x PhoneArena is hiring! Reviewer in the USA

T-Mobile adds U.S. Cellular and others to Uncarrier 4.0; 80,000 customers write a break-up letter

Posted: , posted by Alan F.

Tags :

T-Mobile adds U.S. Cellular and others to Uncarrier 4.0; 80,000 customers write a break-up letter
T-Mobile is doing something right. Last year, the carrier picked up 4.4 million new postpaid subscribers. And the latest in its series of Uncarrier initiatives is already paying off with big dividends for the carrier. At CES, T-Mobile CEO John Legere announced that T-Mobile would pay the Early Termination Fee for subscribers to Verizon, AT&T and Sprint who bust their two year contract by prematurely leaving for the greener pastures of T-Mobile.

Under the terms of the plan, T-Mobile will take your current handset and offer you a $300 credit toward the purchase of a new phone. Then, you send in your final bill from your old carrier with the ETF printed on it, and T-Mobile will reimburse you up to $350 per line. That means you are getting as much as $650 per line for each person on your plan that jumps to the nation's fourth largest carrier. T-Mobile even came up with a cool way to write a break-up letter to your old carrier.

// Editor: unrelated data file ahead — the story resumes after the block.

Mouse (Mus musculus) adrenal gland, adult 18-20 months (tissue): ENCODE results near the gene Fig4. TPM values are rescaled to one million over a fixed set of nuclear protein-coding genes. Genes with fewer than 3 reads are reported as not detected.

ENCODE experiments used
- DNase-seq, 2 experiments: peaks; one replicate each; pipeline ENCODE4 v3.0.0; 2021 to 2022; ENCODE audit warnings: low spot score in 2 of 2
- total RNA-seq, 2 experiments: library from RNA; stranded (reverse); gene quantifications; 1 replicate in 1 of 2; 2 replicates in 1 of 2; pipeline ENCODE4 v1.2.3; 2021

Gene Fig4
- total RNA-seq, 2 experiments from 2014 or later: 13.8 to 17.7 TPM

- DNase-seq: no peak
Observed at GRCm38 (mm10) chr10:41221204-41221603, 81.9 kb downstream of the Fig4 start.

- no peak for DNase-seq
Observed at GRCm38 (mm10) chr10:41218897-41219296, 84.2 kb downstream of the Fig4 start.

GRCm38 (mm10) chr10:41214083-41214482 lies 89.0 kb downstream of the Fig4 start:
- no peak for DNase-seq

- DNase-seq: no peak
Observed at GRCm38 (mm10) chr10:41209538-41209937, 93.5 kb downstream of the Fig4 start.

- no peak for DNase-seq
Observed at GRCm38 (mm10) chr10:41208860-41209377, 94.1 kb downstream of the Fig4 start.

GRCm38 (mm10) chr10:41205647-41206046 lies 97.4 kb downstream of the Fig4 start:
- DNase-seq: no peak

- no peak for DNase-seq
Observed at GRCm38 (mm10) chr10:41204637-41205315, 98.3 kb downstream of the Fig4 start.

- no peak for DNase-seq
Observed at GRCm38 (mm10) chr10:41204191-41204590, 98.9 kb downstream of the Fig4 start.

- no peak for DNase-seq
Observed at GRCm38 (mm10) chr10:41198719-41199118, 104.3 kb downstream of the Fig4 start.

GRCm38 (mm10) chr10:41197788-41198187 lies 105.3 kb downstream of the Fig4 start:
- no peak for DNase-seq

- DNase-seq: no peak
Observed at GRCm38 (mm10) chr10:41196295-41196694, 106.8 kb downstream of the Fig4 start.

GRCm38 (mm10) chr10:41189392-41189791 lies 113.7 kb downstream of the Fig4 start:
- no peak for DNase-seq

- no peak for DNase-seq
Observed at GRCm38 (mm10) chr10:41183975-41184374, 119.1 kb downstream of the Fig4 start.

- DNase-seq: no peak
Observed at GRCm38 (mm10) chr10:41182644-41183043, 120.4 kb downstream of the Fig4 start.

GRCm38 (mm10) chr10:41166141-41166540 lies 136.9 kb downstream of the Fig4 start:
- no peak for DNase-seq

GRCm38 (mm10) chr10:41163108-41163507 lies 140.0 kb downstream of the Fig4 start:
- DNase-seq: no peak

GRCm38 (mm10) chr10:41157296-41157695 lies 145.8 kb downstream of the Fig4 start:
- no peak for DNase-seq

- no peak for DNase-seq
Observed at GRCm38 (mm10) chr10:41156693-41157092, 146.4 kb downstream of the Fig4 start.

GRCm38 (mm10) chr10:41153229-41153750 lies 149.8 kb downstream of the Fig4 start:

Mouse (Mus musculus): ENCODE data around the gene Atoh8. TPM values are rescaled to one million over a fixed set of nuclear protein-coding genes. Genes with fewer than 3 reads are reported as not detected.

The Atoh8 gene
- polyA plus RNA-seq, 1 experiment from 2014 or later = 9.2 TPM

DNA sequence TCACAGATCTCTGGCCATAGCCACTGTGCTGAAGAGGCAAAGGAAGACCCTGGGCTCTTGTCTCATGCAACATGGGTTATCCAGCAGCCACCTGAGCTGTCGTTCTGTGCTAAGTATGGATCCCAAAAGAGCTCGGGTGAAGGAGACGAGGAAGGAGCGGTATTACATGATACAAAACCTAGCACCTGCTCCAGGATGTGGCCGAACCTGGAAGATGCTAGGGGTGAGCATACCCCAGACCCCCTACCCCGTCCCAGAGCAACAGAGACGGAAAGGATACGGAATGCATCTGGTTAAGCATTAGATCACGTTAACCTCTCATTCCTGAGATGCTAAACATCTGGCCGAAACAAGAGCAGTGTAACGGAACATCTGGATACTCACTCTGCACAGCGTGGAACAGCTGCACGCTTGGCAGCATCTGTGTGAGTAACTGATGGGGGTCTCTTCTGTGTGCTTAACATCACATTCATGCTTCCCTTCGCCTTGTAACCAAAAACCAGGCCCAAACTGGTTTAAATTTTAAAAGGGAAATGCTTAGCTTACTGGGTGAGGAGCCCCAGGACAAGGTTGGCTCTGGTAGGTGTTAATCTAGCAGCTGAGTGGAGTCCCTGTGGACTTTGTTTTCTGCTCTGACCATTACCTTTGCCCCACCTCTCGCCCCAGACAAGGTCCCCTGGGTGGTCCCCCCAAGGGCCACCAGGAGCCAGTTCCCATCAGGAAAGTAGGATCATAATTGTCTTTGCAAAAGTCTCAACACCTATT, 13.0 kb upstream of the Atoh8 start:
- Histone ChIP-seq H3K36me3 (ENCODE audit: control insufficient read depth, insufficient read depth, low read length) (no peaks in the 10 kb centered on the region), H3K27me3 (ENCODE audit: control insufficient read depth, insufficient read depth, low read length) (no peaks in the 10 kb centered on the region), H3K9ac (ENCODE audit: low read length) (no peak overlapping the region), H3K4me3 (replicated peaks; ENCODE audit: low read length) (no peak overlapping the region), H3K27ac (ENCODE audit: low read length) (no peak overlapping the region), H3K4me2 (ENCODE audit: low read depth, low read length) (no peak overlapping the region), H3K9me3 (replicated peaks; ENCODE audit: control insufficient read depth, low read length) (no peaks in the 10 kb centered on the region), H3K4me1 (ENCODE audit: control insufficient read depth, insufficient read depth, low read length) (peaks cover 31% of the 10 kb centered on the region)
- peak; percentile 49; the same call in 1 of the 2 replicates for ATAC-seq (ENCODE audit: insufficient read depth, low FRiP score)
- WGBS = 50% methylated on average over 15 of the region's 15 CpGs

T-Mobile has announced that 80,000 people created a breakup letter to their current carrier, and posted the results on social networks. The carrier says that it has added quite a few new subscribers who have left Verizon, AT&T or Sprint. The company is so pleased with the promotion, that it will add other carriers like U.S. Cellular, to the list of mobile operators whose ETF it will cover.


When will it all end? Not until T-Mobile has single handedly led all mobile carriers in ending the practice of signing customers to two year contracts. That, and the day when T-Mobile can plant its flag as the number one mobile operator in the U.S.

By the way, T-Mobile is sponsoring a concert in L.A, featuring Macklemore. If the name sounds familiar, they were the act performing at AT&T's CES party when John Legere crashed it and was summarily tossed by the carrier's security team. Well, it looks like cellular customers weren't the only ones making the switch to T-Mobile.

80,000 break-up letters, like this one, have been created

80,000 break-up letters, like this one, have been created


source: T-Mobilere/con via BGR

25 Comments
  • Options
    Close





Want to comment? Please login or register.

Latest stories